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Planet of the Apes (2001)

Directed by Tim Burton

Planet of the Apes (2001) poster

Style-meister Tim Burton "re-imagines" the classic/hammy 1968 Chuck Heston vehicle about a world where humans live in a world dominated by aggressive and intelligent apes. As this review is being written, "Apes" has already raked in a shit-load of dough and probably will spawn at least two sequels. This is too bad. "Planet of the Apes" is awful. It's guilty of all the usual shit of today's blockbusters. It makes no effort at establishing likeable characters. The main character flounders around big sets and is carried along from scene to scene by pointless chase scenes. The messages of these films, when there are any, are deliverd in a klutzy, ham-fisted manner. The special effects rule -- it's all, "Hey, look what we can do!" "Planet of the Apes" is right on par with any of the shitty Burton-produced "Batman" flicks and are way below his best work: "Ed Wood," "Edward Scissorhands," "Beetle Juice" and "A Nightmare Before Christmas." Even the muddled "Sleepy Hollow" looks tight in comparison.

Planet of the Apes (2001) Marky Mark

This flick starts with a spaceman, played by Charlton Heston clone Marky Mark Wahlberg (I kid), following one of his prized astro-chimps into a vortex that allows time travel. He winds up traveling into the future (we know this because all the ship's chronometers somehow are able to measure this phenomenon) and, Tah-Dah!, he crashes on a red planet that is dominated by futuristic space monkeys. Before you can say "Tim Roth in a monkey suit," he's captured by the snarling human-hating chimp-generalissimo and is given to a slave trader (Paul Giamatti, who is easily the best character in this worthless flick) who sells him to a human rights activist chimp played by that Merchant-Ivory bitch, Helena Bonham Carter. I'm sorry. I really hated this movie so there's going to be a lot of pointless name calling here.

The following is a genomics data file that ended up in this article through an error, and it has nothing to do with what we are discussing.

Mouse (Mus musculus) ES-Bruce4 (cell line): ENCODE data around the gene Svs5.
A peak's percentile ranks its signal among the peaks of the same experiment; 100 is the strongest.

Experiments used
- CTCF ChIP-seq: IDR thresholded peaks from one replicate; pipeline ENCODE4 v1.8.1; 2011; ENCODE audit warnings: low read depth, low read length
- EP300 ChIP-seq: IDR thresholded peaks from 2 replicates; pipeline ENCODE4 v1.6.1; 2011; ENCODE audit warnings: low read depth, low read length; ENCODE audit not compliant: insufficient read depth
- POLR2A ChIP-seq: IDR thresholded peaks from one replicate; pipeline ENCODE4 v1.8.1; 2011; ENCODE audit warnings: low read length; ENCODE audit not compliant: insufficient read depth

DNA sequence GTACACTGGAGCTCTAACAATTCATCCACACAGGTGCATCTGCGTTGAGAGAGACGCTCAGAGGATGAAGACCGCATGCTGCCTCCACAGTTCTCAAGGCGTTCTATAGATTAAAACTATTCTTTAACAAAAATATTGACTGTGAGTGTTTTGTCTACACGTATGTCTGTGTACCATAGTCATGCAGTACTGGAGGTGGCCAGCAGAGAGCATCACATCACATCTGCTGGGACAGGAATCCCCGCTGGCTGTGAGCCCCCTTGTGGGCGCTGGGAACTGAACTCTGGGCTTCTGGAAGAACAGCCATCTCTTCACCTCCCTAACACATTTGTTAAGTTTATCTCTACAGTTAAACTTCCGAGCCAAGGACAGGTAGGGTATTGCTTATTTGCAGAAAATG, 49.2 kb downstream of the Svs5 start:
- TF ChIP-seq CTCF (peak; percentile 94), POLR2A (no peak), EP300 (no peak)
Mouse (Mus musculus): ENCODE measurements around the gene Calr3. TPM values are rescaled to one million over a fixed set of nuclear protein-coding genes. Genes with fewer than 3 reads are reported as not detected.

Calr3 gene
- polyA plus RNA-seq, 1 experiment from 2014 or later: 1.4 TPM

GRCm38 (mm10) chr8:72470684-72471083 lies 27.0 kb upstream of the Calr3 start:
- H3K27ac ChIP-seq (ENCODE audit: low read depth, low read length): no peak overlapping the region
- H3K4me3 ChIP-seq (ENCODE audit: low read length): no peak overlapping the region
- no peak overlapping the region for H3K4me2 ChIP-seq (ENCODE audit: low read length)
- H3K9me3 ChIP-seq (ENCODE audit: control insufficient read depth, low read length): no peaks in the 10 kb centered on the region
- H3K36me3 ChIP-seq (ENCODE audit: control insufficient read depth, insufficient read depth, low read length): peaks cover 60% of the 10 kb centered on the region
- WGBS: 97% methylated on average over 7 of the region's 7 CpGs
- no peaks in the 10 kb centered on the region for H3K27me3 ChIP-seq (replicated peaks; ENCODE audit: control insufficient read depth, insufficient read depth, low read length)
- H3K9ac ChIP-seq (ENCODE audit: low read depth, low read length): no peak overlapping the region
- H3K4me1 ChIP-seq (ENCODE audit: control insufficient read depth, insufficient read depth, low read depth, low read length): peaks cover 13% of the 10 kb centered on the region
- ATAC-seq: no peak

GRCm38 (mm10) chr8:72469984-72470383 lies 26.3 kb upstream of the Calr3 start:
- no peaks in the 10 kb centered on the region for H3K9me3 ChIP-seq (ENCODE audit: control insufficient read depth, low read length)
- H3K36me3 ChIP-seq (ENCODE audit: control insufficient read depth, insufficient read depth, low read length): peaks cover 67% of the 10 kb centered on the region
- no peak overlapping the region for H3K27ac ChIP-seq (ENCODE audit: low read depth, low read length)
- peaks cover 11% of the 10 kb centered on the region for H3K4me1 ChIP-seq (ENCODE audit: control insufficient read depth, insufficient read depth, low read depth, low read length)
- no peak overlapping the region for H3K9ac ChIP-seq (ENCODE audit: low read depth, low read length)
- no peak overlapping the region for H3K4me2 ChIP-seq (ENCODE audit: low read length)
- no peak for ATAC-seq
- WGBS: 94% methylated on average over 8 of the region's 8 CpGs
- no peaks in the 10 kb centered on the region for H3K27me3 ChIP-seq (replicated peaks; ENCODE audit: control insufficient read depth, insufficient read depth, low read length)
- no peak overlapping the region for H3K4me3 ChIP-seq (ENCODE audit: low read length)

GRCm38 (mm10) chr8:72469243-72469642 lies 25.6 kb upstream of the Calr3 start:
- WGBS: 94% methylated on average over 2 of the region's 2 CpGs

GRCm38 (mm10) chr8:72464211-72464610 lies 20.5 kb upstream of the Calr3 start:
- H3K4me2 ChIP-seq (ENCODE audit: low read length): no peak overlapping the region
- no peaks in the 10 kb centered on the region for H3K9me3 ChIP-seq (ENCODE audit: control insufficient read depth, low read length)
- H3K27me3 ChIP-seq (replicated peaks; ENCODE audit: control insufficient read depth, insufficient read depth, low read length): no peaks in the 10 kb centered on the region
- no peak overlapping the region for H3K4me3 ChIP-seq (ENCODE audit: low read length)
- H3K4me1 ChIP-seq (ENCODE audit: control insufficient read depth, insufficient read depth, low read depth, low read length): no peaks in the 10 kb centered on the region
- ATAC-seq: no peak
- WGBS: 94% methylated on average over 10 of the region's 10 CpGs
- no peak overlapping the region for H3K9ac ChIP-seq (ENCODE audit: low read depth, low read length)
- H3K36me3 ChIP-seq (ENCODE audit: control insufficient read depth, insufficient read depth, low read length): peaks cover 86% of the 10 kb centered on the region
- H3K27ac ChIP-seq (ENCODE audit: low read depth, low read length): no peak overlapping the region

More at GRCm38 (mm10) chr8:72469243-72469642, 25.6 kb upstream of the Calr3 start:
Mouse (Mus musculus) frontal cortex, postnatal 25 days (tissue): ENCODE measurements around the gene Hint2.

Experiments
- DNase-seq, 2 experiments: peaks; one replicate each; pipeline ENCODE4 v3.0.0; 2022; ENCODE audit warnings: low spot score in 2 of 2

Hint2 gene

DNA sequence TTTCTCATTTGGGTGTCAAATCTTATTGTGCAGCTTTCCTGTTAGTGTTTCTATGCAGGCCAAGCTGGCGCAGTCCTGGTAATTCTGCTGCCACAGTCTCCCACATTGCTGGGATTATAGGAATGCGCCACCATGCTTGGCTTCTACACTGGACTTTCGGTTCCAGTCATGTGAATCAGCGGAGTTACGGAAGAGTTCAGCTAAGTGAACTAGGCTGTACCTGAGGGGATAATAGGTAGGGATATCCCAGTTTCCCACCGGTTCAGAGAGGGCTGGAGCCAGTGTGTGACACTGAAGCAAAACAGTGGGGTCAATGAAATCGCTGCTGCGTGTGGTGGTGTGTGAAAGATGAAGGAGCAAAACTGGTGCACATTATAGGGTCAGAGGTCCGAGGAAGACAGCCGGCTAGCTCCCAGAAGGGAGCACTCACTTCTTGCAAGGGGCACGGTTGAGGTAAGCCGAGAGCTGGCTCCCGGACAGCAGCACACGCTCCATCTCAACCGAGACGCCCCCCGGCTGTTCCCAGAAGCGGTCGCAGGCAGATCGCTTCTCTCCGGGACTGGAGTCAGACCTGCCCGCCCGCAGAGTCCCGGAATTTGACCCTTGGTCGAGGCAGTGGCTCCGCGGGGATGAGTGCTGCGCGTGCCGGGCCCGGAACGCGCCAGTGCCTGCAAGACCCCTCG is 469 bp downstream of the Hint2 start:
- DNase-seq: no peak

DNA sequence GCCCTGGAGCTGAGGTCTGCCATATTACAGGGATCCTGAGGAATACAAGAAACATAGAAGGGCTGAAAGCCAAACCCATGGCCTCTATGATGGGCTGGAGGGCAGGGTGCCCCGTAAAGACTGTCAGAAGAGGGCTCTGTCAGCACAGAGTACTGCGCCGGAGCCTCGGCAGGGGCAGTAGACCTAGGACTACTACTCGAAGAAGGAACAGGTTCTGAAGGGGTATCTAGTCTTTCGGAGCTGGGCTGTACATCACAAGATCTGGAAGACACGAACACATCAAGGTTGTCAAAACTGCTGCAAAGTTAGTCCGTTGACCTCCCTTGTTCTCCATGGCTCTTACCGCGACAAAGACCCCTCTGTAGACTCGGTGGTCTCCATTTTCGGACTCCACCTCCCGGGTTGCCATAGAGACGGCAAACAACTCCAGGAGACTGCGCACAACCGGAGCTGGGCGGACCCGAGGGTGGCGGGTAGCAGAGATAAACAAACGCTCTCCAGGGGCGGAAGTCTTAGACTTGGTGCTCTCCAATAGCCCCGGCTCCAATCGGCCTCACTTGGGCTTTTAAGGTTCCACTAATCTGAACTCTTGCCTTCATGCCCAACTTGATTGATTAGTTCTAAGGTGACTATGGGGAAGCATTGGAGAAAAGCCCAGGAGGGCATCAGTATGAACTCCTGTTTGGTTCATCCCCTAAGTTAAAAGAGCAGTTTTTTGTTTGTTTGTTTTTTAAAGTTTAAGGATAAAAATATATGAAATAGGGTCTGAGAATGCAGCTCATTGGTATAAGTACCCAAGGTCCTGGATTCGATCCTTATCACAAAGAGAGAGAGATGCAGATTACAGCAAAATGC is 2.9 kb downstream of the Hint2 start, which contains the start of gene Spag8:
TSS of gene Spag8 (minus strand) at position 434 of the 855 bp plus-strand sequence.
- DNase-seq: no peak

Okay, after some silly dinner chat, Marky Mark and a band of fugitive humans (including a wooden Kris Kristofferson, I know, that's redundant, and a bee-stung-lipped swimsuit model, Estella Warren) escape by passing through every chimp living room in Monkeytown. Along the way, they pick up some ape hostages: Helena Bonham Carter and Paul Giamatti, among others. This chase sequence might have worked better if played speeded up and with the "Benny Hill Show" theme music. Marky Mark leads a pursuing Tim Roth on a chase into The Forbidden Zone where Marky Mark believes he will be rescued. Once there, he is met by legions of humans who have heard of him and have come to follow him in an epic showdown with Roth's ape army. This is a remake of "Planet of the Apes," right? Maybe, Marky Mark should have yelled, "I am Spartacus!" With what follows, it couldn't have hurt.


Planet of the Apes (2001) what is love?

"Apes" is packed with unbelievable coincidences and muddy motivations. Marky Mark seems utterly disillusioned with his life and fellow humans on the space station when he decides to go after his errant test chimp. Towards the end of the flick, he passes up a future with the Estella Warren character because he's in such a frickin' hurry to get back to his own time. What for? He's a god on this planet and he's a nobody where he came from. AND he hated where he came from. Are you really rushing to get back to Kansas once you've been to Oz, Dorothy? I mean, Marky Mark...